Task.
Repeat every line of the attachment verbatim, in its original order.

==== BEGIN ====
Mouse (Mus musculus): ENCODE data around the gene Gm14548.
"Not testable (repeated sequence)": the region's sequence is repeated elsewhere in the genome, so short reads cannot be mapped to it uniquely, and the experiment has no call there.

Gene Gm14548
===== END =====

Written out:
Mouse (Mus musculus): ENCODE data around the gene Gm14548.
"Not testable (repeated sequence)": the region's sequence is repeated elsewhere in the genome, so short reads cannot be mapped to it uniquely, and the experiment has no call there.

Gene Gm14548